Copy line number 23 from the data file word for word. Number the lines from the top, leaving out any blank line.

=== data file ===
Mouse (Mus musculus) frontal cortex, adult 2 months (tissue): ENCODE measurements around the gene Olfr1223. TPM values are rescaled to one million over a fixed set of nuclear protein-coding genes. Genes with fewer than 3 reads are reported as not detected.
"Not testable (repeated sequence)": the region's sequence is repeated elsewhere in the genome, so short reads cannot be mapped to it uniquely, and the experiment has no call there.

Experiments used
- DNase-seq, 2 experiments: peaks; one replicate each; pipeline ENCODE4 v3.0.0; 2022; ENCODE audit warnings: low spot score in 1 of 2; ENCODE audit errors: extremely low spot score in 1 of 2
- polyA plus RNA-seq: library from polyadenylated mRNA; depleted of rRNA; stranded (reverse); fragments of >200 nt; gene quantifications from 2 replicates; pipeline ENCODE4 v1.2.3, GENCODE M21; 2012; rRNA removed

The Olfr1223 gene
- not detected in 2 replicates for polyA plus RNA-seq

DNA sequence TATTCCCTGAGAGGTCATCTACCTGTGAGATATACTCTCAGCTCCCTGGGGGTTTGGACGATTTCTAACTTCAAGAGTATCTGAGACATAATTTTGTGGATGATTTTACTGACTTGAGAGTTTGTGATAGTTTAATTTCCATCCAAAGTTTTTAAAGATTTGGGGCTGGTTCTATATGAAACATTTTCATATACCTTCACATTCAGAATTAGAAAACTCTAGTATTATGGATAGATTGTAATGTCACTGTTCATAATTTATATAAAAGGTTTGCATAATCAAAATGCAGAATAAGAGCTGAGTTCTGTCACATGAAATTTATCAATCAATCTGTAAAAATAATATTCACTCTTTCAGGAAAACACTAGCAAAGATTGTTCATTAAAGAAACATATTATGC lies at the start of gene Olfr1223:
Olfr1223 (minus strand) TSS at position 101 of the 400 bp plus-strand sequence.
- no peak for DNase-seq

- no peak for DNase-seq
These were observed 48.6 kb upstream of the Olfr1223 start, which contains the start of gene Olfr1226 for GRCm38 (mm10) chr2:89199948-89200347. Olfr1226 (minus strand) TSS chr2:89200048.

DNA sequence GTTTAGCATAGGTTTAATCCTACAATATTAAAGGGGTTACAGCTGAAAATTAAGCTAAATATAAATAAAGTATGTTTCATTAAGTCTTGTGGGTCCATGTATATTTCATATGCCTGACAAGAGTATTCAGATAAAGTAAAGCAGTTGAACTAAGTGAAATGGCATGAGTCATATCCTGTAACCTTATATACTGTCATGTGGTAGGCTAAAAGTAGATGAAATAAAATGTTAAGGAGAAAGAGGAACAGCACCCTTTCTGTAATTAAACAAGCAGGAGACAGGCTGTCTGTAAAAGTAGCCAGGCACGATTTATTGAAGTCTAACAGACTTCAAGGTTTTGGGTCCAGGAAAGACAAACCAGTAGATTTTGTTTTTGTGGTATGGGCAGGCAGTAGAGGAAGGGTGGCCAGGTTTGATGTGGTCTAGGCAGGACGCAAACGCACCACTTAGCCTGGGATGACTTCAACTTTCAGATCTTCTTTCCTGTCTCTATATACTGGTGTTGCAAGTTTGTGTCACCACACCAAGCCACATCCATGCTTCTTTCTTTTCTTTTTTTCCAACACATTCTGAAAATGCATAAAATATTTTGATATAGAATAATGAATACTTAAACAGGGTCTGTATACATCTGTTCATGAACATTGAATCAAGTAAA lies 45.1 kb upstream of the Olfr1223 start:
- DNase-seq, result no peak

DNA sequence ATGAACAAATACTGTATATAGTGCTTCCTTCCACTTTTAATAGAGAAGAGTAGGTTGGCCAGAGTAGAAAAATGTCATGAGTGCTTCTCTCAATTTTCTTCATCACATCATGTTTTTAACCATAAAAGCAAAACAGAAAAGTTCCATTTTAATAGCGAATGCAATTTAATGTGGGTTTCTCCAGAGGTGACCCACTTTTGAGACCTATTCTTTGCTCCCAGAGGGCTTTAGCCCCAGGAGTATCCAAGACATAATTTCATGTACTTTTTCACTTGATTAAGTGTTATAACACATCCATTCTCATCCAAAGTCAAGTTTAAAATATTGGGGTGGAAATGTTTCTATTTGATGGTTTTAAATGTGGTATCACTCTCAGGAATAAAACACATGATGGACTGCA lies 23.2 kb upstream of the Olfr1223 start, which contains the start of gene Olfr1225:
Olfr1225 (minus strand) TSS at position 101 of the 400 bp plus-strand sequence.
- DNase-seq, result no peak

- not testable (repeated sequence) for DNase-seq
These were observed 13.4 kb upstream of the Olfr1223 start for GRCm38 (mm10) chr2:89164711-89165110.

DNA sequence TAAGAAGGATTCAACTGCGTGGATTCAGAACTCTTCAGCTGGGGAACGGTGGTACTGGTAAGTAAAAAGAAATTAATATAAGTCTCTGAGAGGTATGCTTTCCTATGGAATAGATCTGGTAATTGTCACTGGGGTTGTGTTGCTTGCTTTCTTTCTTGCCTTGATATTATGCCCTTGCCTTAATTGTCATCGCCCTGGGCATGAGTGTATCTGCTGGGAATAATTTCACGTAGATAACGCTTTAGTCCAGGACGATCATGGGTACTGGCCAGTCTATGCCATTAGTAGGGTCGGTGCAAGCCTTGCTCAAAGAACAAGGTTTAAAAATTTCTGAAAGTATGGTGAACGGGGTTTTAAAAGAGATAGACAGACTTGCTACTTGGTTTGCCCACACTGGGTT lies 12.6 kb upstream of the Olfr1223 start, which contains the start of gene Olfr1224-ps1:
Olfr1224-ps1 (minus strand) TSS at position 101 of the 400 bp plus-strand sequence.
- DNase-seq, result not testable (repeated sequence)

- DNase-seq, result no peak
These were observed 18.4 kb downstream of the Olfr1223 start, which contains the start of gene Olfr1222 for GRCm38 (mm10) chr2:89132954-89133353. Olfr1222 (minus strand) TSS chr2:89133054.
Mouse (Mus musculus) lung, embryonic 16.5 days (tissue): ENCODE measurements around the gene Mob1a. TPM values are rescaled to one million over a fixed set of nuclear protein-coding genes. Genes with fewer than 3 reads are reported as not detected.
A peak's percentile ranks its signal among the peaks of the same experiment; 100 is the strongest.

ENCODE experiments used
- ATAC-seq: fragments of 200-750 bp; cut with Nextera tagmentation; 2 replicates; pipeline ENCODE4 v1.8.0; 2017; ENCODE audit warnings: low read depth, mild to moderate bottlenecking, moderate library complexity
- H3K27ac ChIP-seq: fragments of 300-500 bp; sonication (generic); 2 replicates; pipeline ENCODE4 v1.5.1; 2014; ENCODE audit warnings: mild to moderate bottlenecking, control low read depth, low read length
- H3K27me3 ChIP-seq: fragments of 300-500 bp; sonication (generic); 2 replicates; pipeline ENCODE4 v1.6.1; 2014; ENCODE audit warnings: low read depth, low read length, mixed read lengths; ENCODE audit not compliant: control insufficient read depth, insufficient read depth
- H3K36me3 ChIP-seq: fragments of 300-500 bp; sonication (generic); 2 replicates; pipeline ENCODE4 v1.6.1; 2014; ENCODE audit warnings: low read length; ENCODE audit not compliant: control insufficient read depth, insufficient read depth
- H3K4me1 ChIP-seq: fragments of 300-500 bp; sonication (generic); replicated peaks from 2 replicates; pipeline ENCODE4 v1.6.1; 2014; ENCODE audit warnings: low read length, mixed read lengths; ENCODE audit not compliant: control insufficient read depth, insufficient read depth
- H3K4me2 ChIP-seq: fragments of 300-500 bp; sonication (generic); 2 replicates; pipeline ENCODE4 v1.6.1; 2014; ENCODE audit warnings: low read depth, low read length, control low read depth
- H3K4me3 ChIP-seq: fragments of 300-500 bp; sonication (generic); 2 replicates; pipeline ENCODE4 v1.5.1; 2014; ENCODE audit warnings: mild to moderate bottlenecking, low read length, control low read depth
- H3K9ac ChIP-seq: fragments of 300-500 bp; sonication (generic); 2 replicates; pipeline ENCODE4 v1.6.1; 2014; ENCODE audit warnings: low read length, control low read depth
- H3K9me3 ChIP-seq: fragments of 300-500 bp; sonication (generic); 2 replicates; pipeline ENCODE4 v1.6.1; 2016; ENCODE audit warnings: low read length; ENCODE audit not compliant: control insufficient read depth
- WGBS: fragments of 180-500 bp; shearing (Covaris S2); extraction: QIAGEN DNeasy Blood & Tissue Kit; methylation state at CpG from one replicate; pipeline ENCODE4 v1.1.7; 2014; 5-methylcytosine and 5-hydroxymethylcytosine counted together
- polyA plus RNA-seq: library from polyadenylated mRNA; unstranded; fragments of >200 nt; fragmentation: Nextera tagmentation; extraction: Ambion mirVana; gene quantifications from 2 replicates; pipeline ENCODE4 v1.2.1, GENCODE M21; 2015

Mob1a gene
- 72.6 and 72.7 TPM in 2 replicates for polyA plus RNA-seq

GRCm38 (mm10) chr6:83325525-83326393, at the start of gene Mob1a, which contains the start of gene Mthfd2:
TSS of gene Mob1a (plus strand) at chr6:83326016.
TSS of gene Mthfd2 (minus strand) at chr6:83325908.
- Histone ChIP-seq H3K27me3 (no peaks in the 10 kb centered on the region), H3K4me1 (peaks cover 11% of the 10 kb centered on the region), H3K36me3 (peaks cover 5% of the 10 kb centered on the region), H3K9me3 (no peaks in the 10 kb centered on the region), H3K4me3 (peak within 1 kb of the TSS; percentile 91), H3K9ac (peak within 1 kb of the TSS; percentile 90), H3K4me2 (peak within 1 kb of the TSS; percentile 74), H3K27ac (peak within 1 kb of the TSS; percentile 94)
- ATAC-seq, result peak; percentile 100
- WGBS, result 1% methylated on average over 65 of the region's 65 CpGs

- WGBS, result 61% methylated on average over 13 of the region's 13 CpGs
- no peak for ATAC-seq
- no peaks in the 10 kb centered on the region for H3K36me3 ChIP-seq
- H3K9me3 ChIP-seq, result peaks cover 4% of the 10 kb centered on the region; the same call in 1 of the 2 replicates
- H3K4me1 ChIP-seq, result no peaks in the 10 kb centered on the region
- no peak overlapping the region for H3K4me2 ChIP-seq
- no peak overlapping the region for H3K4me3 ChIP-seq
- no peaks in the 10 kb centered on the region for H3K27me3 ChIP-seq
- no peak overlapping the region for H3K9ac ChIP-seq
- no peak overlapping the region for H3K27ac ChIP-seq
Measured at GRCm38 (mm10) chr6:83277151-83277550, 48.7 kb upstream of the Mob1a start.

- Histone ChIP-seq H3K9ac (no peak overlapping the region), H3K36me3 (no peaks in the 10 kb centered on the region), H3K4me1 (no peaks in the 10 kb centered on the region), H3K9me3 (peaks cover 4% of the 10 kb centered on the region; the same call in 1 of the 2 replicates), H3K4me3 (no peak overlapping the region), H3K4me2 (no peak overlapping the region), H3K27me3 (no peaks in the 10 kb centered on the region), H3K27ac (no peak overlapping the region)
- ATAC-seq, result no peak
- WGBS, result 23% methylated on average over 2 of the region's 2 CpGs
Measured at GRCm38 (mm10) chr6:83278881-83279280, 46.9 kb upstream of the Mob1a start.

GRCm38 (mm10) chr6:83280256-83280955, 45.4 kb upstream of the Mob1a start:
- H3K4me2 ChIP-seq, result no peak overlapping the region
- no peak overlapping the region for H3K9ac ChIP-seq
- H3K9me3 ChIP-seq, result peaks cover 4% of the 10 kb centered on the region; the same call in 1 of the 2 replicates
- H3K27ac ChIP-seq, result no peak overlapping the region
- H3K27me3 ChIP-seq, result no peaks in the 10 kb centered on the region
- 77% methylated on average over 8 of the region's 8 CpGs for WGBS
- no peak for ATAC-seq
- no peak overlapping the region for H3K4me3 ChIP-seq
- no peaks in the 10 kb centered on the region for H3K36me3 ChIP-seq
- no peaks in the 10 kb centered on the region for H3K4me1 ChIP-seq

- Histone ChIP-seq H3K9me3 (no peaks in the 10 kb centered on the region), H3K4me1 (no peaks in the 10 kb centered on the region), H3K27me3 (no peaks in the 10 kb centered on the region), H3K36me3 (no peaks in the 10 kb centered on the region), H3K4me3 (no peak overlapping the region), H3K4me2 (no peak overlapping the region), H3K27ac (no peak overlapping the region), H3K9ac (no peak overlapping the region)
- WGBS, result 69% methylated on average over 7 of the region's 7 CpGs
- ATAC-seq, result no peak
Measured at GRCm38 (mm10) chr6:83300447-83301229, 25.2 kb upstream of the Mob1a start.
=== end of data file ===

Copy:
- DNase-seq, result no peak